She gripped the railing tightly, leaned over and was momentarily afraid that she couldn’t fly. The balcony’s white slats surrounded her, brilliant in the sunshine. She was given this gift, this moment of fresh air, because she had followed the rules. Below her and extending as far as she could see was the green sloped lawn where statues and bird baths stood amongst the perfectly manicured sanity of the lawn. The curtains from inside blew outwards, reaching towards her, diaphanous in the breeze. She thought it odd that they weren’t blowing in, but then realized that the breeze was coming from behind the building, and blowing through the open windows on the opposite side of the room inside.
She wasn’t sure she was equipped to leave the protection of this home and be counted among the newly rehabilitated of the outside world. She wasn’t prepared to say goodbye to the days and hours and minutes planned for her; the lessons, meals, exercises, phone calls and therapy sessions. Within these walls, these pastimes were practiced with a precise beat and tempo. The craziness you called your friend was not allowed into the hallways. No longer would it be your constant companion. The companions now were the eyes of the staff, following you every quiet, drug-induced, rational second you were awake and after, she sensed. White uniforms dotted the halls and the lawns; they, the slightly more animated lawn ornaments and statues in the halls. The moving eyes of these statues just meeting yours for a split second before moving on to the next shuffling object. This, she was sure, she would not miss.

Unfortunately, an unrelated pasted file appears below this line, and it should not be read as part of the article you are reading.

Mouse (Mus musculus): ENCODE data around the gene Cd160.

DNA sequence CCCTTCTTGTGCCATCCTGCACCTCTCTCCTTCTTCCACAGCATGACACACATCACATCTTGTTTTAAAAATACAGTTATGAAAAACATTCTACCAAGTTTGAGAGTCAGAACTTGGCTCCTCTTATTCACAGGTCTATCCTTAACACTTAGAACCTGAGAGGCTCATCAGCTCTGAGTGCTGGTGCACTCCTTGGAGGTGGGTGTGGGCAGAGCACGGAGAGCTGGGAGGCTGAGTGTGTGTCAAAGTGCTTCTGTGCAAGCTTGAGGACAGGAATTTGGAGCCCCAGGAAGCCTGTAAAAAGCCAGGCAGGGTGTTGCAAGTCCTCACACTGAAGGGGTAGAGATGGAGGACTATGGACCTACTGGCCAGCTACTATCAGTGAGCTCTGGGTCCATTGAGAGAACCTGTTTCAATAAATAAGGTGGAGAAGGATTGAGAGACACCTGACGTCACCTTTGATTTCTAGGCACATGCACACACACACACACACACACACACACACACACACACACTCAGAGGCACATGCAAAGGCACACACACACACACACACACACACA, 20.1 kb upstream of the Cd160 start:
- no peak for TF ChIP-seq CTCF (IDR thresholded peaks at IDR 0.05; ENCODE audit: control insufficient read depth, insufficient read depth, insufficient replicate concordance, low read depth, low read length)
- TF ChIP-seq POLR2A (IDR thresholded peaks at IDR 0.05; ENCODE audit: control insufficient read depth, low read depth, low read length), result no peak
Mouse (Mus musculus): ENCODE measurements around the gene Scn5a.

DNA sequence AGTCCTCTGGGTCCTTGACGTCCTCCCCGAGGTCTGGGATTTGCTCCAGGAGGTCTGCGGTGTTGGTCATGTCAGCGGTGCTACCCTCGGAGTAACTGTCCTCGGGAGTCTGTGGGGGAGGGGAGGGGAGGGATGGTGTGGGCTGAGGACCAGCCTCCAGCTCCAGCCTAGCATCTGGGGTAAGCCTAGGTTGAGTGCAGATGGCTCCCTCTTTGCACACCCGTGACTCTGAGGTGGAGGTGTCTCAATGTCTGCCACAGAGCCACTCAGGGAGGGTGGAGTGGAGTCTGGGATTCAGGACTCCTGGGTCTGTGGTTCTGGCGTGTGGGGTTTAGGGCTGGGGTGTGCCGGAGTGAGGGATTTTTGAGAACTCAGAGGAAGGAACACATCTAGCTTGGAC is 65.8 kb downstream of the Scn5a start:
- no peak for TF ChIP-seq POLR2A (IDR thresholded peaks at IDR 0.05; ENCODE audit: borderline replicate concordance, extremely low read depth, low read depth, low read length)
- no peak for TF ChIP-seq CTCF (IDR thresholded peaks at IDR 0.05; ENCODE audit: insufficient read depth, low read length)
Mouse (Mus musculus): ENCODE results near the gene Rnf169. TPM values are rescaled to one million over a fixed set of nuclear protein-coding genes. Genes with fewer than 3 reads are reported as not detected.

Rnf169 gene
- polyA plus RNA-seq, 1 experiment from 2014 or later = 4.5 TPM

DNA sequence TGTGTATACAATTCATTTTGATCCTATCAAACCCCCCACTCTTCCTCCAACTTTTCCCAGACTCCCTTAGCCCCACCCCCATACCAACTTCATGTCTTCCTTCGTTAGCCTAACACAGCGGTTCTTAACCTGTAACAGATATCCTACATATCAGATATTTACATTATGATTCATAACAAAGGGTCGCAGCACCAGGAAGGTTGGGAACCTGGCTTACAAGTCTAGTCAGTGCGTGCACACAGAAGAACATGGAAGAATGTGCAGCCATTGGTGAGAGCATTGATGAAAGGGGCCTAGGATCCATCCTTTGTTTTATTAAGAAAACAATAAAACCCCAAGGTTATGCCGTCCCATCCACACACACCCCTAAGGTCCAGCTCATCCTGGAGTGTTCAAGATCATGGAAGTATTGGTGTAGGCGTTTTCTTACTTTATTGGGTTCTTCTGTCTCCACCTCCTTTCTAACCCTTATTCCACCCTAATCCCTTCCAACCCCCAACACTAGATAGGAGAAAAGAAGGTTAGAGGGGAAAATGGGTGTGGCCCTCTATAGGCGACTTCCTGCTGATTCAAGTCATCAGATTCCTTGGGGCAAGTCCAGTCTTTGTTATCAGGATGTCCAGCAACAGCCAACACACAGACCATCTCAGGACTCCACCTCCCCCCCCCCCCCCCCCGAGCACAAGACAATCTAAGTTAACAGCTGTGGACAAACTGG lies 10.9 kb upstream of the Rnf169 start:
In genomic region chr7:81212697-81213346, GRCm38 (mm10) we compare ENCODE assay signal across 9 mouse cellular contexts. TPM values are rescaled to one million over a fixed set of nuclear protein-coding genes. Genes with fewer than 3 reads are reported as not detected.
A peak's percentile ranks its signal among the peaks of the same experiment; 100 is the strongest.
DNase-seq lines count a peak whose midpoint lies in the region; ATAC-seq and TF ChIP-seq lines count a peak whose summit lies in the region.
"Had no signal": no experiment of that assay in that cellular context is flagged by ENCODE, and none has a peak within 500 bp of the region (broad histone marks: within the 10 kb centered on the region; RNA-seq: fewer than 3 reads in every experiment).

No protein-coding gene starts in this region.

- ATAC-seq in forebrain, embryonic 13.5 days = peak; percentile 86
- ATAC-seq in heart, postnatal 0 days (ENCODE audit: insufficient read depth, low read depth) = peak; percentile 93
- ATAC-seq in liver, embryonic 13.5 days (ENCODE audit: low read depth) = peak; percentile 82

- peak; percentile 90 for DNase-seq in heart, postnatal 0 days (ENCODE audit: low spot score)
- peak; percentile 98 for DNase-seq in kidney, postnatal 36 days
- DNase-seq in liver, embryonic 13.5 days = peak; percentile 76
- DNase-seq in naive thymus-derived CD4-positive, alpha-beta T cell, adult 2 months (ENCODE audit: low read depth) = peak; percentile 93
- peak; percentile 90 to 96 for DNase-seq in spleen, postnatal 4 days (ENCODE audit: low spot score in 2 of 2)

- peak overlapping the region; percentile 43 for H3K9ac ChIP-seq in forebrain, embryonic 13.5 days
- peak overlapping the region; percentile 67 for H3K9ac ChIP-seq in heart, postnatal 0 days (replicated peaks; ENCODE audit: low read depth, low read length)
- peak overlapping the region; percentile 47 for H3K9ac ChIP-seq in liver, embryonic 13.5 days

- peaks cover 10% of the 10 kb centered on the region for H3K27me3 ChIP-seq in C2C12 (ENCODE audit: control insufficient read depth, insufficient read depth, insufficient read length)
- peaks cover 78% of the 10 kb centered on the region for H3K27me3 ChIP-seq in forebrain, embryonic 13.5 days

She stands just outside the windows of the balcony, contemplating her freedom. The gate would open with finality; go. Be well, you are ready. She stands alone now and releases her grip on the steady railing, smiling to herself, her mind on the gate and beyond. Just behind her a gust of wind blows by her and all the sounds upon it touch her; the quick breaths of the nervous, the sighs of the depressed, the shrieks of the frightened and phobic.
She has trained herself to breathe calmly and evenly. Her own spot on the balcony has been claimed; her own haven of quiet. Beyond the gate in the distance, her world awaited. She was going to step into reality with quiet thoughts and composed mind for now, until the next time the screaming gales of wind within her blew the curtains aside.
Terry Cleveland is a closeted writer, coming out slowly, but surely.
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